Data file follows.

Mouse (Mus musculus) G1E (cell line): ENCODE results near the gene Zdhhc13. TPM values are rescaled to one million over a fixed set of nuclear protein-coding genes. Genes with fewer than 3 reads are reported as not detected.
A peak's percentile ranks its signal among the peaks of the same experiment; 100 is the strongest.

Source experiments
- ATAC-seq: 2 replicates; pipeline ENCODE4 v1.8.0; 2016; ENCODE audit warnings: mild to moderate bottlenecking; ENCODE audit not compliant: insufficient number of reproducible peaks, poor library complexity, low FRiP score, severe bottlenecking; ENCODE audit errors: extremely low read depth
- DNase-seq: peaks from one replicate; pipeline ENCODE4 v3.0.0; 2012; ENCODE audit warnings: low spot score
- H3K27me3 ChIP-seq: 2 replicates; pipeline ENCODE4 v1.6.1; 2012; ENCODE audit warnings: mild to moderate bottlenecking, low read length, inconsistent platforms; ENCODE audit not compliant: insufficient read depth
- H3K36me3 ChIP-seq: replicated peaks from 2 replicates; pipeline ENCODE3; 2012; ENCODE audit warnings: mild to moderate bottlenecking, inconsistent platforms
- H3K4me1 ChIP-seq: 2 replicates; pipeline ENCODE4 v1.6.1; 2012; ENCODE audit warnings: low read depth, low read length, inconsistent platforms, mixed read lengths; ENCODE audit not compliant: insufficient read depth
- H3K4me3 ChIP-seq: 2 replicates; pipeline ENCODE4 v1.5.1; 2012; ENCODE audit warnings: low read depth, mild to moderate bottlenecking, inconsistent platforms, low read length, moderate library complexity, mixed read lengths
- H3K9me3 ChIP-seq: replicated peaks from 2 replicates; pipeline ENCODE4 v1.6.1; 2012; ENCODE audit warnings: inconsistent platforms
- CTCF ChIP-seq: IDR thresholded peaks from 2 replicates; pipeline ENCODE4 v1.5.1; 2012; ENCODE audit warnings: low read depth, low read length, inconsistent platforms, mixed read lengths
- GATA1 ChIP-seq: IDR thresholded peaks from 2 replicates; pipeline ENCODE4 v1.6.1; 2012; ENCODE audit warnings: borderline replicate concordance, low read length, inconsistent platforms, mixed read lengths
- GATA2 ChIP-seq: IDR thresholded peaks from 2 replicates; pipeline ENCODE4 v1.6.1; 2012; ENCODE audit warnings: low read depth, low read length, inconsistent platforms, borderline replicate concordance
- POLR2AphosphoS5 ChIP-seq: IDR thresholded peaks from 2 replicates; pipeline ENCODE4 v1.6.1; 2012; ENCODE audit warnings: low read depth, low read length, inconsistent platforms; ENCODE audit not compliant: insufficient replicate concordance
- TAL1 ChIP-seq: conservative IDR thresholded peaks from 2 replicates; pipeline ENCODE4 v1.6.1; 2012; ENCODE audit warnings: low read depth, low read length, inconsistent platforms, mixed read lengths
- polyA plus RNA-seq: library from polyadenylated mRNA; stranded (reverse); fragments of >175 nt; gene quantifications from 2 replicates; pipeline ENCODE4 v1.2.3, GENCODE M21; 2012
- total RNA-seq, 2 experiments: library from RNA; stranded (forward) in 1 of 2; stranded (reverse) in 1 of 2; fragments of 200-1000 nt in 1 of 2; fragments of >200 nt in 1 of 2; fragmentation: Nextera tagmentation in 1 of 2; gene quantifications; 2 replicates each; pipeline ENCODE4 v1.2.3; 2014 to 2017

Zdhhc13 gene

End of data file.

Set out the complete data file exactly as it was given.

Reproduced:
Mouse (Mus musculus) G1E (cell line): ENCODE results near the gene Zdhhc13. TPM values are rescaled to one million over a fixed set of nuclear protein-coding genes. Genes with fewer than 3 reads are reported as not detected.
A peak's percentile ranks its signal among the peaks of the same experiment; 100 is the strongest.

Source experiments
- ATAC-seq: 2 replicates; pipeline ENCODE4 v1.8.0; 2016; ENCODE audit warnings: mild to moderate bottlenecking; ENCODE audit not compliant: insufficient number of reproducible peaks, poor library complexity, low FRiP score, severe bottlenecking; ENCODE audit errors: extremely low read depth
- DNase-seq: peaks from one replicate; pipeline ENCODE4 v3.0.0; 2012; ENCODE audit warnings: low spot score
- H3K27me3 ChIP-seq: 2 replicates; pipeline ENCODE4 v1.6.1; 2012; ENCODE audit warnings: mild to moderate bottlenecking, low read length, inconsistent platforms; ENCODE audit not compliant: insufficient read depth
- H3K36me3 ChIP-seq: replicated peaks from 2 replicates; pipeline ENCODE3; 2012; ENCODE audit warnings: mild to moderate bottlenecking, inconsistent platforms
- H3K4me1 ChIP-seq: 2 replicates; pipeline ENCODE4 v1.6.1; 2012; ENCODE audit warnings: low read depth, low read length, inconsistent platforms, mixed read lengths; ENCODE audit not compliant: insufficient read depth
- H3K4me3 ChIP-seq: 2 replicates; pipeline ENCODE4 v1.5.1; 2012; ENCODE audit warnings: low read depth, mild to moderate bottlenecking, inconsistent platforms, low read length, moderate library complexity, mixed read lengths
- H3K9me3 ChIP-seq: replicated peaks from 2 replicates; pipeline ENCODE4 v1.6.1; 2012; ENCODE audit warnings: inconsistent platforms
- CTCF ChIP-seq: IDR thresholded peaks from 2 replicates; pipeline ENCODE4 v1.5.1; 2012; ENCODE audit warnings: low read depth, low read length, inconsistent platforms, mixed read lengths
- GATA1 ChIP-seq: IDR thresholded peaks from 2 replicates; pipeline ENCODE4 v1.6.1; 2012; ENCODE audit warnings: borderline replicate concordance, low read length, inconsistent platforms, mixed read lengths
- GATA2 ChIP-seq: IDR thresholded peaks from 2 replicates; pipeline ENCODE4 v1.6.1; 2012; ENCODE audit warnings: low read depth, low read length, inconsistent platforms, borderline replicate concordance
- POLR2AphosphoS5 ChIP-seq: IDR thresholded peaks from 2 replicates; pipeline ENCODE4 v1.6.1; 2012; ENCODE audit warnings: low read depth, low read length, inconsistent platforms; ENCODE audit not compliant: insufficient replicate concordance
- TAL1 ChIP-seq: conservative IDR thresholded peaks from 2 replicates; pipeline ENCODE4 v1.6.1; 2012; ENCODE audit warnings: low read depth, low read length, inconsistent platforms, mixed read lengths
- polyA plus RNA-seq: library from polyadenylated mRNA; stranded (reverse); fragments of >175 nt; gene quantifications from 2 replicates; pipeline ENCODE4 v1.2.3, GENCODE M21; 2012
- total RNA-seq, 2 experiments: library from RNA; stranded (forward) in 1 of 2; stranded (reverse) in 1 of 2; fragments of 200-1000 nt in 1 of 2; fragments of >200 nt in 1 of 2; fragmentation: Nextera tagmentation in 1 of 2; gene quantifications; 2 replicates each; pipeline ENCODE4 v1.2.3; 2014 to 2017

Zdhhc13 gene